Noel Leeming flatly denies sale to Harvey Norman
- 17 October, 2007 21:00
The country’s largest consumer electronics retailer, Noel Leeming, has refuted claims it is up for sale to rival chain, Australian-based Harvey Norman.
According to a recent story by Australian Financial Review (AFR), a sister publication of Reseller News, Harvey Norman Holdings was assessing a potential A$300 million (NZ$340 million) acquisition of the Noel Leeming Group.
However, a spokesperson for Noel Leeming, who declined to be named, denied the company was being acquired, claiming rumours about a sale were coming from recent Australian entrant to the local market, JB Hi-Fi.
“JB Hi-Fi has opened three stores in New Zealand and [chief executive] Richard Uechtritz is trying to portray them as the knight in shining armour coming in to save retail here. I think they are trying to get more positive PR.”
In response, Uechtritz says the acquisition rumours are not coming from within JB Hi-Fi.
“I don’t really have any comment to make on those statements, but I’m not sure where they [Noel Leeming] get the idea of a knight in shining armour – as far as I’m concerned we’re another retailer providing a service.”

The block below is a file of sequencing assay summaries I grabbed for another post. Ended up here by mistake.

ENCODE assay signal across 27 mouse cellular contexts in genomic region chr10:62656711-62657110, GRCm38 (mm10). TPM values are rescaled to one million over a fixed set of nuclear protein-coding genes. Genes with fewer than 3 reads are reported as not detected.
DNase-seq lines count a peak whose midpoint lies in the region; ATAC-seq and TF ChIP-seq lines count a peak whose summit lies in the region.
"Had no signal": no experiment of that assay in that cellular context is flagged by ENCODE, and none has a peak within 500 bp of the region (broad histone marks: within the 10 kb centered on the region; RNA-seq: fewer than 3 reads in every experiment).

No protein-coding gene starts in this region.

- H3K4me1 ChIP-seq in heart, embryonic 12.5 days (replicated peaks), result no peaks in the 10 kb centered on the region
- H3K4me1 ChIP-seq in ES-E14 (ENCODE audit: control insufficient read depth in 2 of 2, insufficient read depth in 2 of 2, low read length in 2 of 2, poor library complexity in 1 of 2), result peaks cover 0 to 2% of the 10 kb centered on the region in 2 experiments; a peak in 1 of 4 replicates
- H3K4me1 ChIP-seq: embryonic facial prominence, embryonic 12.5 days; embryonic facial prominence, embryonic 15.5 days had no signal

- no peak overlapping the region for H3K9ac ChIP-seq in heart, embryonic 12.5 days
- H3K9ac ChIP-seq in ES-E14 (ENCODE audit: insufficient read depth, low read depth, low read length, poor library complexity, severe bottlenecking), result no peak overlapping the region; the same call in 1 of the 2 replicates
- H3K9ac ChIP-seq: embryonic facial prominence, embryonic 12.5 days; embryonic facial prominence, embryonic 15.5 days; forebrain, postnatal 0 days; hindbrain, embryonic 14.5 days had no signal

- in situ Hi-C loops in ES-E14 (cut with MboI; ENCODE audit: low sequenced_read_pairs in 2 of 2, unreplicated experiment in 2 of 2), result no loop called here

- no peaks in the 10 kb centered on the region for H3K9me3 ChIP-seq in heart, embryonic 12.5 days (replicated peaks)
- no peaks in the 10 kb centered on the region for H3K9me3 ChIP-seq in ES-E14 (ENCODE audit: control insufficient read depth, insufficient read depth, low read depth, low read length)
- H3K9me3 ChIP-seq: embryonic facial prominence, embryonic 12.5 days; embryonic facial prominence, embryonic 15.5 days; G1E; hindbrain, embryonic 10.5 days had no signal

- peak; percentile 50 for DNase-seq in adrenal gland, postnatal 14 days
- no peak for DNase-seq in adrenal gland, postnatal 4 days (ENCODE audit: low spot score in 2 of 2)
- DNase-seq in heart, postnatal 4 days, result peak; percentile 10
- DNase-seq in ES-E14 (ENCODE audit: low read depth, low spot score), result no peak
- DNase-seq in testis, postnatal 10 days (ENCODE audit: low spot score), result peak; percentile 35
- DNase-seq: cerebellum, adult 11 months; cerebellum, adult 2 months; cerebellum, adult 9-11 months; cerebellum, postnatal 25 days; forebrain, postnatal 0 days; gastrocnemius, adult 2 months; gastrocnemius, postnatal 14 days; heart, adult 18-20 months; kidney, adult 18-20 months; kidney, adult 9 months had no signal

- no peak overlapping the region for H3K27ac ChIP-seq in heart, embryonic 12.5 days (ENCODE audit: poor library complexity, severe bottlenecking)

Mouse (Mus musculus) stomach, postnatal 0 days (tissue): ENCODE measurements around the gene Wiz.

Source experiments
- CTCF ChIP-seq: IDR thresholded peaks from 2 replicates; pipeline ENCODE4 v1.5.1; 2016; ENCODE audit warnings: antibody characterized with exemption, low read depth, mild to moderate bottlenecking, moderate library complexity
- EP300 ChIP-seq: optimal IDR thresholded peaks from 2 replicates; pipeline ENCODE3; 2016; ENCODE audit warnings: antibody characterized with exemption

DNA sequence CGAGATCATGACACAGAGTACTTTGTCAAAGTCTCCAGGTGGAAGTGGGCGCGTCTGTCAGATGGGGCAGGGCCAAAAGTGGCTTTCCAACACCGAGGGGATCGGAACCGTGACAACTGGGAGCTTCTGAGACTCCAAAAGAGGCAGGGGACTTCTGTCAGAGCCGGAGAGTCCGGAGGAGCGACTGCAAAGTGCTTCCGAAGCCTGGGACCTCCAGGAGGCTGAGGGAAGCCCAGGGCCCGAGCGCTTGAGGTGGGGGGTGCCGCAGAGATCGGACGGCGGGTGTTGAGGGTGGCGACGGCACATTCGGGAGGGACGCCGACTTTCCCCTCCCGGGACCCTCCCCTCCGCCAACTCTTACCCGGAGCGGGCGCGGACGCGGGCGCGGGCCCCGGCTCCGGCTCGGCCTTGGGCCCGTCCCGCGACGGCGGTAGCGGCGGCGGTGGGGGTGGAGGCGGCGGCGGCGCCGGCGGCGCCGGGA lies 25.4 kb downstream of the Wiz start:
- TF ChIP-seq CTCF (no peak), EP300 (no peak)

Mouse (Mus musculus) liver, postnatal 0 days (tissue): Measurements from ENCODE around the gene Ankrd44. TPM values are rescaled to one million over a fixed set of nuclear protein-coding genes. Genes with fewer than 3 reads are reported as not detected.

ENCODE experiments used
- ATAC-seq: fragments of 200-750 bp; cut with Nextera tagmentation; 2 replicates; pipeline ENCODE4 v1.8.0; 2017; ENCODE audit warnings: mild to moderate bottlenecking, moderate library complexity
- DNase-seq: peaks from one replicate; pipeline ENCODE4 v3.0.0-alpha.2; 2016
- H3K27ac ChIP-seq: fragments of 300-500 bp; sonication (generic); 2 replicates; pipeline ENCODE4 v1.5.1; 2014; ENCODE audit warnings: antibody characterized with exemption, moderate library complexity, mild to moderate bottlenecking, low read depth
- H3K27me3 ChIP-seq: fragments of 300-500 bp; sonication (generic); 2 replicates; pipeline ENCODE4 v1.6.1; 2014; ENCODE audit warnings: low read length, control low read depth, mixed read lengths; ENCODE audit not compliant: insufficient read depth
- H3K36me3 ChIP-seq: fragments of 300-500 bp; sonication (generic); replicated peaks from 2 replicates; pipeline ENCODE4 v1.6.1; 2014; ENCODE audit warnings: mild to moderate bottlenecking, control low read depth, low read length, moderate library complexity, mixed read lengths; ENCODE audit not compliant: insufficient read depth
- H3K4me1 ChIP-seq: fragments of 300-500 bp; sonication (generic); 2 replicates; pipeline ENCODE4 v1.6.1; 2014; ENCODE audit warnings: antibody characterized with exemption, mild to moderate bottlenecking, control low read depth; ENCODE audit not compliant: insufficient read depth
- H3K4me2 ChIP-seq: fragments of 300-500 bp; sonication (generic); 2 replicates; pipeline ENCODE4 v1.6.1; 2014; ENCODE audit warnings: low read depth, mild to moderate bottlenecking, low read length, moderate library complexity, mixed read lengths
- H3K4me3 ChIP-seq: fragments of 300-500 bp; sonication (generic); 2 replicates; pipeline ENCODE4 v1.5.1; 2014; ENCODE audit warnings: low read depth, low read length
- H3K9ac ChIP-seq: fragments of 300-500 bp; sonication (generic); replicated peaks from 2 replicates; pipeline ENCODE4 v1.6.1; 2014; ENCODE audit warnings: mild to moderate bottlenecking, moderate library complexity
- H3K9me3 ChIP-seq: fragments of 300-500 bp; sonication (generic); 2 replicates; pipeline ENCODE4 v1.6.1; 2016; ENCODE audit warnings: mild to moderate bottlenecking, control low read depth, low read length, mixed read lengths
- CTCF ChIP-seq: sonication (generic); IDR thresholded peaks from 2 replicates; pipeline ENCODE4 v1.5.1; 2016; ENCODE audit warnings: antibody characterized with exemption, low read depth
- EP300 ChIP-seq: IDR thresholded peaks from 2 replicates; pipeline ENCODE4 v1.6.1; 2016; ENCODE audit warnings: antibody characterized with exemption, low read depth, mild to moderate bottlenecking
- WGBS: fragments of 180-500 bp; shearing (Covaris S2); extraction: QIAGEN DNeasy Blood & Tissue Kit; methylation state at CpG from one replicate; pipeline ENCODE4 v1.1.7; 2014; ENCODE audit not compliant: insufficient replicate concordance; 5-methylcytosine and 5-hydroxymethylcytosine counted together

But, Uechtritz says if the rumoured deal was true, it would be of no benefit to the New Zealand consumer and small IT business owner.
“It would give Harvey Norman an unfair advantage in the computer market and I think the Commerce Commission would block such a deal.”
The AFR report also states that if an acquisition went ahead it could run into problems with the Commerce Commission, as the combined chain could make up as much as 52 percent of the local retail market.
The Noel Leeming Group, which incorporates the Bond and Bond brand, has 80 stores in New Zealand, while Harvey Norman has 26 here and 174 in Australia.
The AFR wrote that Noel Leeming’s Australian owner Gresham Private Equity has also tested the interest of two other Australian companies, Woolworths and JB Hi-Fi, as buyers in the past few weeks.
The newspaper says Gresham Private Equity managing director Roy McKelvie denied a formal sale process is underway, but that it would sell if the price was right.
“If someone came along and offered a big price we would then look at selling it,” he was reported as saying.
Meanwhile, Harvey Norman chief executive chairman Gerry Harvey did state in the company’s recent annual report that it was “investigating other retail opportunities in the New Zealand market”.